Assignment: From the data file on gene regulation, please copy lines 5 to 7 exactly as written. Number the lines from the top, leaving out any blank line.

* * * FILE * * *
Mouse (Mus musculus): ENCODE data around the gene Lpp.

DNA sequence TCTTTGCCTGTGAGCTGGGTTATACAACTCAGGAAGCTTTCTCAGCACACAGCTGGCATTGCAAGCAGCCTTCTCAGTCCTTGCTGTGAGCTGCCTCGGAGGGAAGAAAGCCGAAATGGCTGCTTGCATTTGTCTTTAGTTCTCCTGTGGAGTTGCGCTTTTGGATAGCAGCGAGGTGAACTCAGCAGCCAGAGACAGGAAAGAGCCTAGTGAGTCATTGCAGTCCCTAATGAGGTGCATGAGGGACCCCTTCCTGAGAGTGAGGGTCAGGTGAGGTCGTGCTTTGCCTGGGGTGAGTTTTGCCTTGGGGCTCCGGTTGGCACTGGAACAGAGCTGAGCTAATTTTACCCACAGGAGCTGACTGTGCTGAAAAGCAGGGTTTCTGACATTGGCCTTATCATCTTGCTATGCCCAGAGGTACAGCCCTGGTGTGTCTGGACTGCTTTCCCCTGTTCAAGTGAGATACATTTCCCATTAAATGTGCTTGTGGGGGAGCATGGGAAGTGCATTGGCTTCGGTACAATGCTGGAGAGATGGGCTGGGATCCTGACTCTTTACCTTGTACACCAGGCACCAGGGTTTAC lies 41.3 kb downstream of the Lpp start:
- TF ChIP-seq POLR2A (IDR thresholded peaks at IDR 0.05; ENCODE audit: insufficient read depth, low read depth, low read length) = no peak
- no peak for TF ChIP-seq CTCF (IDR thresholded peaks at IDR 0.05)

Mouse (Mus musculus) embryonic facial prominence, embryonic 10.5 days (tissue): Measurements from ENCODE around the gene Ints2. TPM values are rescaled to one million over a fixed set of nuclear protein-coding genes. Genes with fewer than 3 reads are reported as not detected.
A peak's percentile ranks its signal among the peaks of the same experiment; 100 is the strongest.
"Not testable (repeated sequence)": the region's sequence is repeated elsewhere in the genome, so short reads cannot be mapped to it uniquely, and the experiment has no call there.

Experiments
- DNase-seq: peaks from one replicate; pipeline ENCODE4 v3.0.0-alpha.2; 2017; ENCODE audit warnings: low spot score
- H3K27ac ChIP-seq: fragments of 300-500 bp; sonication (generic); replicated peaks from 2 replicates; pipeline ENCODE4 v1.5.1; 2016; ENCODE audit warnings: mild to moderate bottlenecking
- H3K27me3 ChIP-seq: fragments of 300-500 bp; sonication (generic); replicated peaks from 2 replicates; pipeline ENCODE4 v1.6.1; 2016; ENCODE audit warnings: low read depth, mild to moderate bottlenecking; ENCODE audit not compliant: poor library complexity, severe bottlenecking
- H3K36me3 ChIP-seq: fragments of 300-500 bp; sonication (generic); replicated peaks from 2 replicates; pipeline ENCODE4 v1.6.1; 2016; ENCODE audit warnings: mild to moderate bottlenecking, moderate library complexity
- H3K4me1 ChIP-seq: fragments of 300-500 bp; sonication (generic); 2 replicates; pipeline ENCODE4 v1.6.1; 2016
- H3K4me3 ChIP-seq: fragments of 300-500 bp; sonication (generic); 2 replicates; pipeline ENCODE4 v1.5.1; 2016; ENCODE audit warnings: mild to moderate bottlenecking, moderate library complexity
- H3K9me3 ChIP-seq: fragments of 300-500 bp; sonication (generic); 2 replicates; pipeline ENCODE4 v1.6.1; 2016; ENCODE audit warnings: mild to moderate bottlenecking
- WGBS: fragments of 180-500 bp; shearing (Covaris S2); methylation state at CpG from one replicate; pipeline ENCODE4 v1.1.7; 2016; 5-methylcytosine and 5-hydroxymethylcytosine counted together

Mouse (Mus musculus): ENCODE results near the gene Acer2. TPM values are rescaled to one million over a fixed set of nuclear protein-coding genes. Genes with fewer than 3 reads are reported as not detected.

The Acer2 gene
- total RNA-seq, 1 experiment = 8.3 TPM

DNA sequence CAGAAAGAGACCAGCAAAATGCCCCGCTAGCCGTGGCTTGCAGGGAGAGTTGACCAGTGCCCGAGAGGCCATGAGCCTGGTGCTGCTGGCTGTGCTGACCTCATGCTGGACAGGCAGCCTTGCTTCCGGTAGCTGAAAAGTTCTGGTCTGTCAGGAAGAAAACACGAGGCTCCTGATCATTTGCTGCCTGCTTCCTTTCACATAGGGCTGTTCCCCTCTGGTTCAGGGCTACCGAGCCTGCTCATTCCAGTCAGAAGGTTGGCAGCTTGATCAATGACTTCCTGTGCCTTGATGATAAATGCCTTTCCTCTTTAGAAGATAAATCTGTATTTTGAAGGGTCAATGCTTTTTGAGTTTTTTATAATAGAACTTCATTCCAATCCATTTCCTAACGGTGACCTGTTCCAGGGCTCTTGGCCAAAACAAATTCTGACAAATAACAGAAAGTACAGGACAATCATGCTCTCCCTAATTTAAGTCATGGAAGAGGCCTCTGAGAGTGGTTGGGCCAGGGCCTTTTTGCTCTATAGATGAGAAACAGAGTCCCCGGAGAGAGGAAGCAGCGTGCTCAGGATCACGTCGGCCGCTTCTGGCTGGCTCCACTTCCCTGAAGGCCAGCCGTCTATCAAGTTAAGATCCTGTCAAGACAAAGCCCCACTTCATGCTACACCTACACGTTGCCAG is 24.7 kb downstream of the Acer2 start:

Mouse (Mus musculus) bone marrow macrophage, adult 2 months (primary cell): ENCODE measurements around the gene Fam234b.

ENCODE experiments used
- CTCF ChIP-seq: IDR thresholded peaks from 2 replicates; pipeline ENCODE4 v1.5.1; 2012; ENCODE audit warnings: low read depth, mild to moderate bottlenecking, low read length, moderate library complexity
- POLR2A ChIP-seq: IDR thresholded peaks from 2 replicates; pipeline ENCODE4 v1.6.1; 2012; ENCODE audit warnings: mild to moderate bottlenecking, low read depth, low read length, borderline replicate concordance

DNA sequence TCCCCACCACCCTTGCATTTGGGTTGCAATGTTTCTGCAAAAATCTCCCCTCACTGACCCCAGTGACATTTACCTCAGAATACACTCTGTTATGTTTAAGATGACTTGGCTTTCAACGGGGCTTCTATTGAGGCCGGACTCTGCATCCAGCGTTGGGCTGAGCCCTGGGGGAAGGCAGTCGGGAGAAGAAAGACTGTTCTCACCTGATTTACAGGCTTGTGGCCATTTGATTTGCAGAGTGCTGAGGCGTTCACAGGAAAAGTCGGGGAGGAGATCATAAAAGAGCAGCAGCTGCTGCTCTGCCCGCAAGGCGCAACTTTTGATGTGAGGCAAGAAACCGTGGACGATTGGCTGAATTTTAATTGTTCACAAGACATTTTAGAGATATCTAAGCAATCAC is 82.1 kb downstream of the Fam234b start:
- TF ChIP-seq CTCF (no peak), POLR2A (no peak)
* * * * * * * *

Mouse (Mus musculus) embryonic facial prominence, embryonic 10.5 days (tissue): Measurements from ENCODE around the gene Ints2. TPM values are rescaled to one million over a fixed set of nuclear protein-coding genes. Genes with fewer than 3 reads are reported as not detected.
A peak's percentile ranks its signal among the peaks of the same experiment; 100 is the strongest.
"Not testable (repeated sequence)": the region's sequence is repeated elsewhere in the genome, so short reads cannot be mapped to it uniquely, and the experiment has no call there.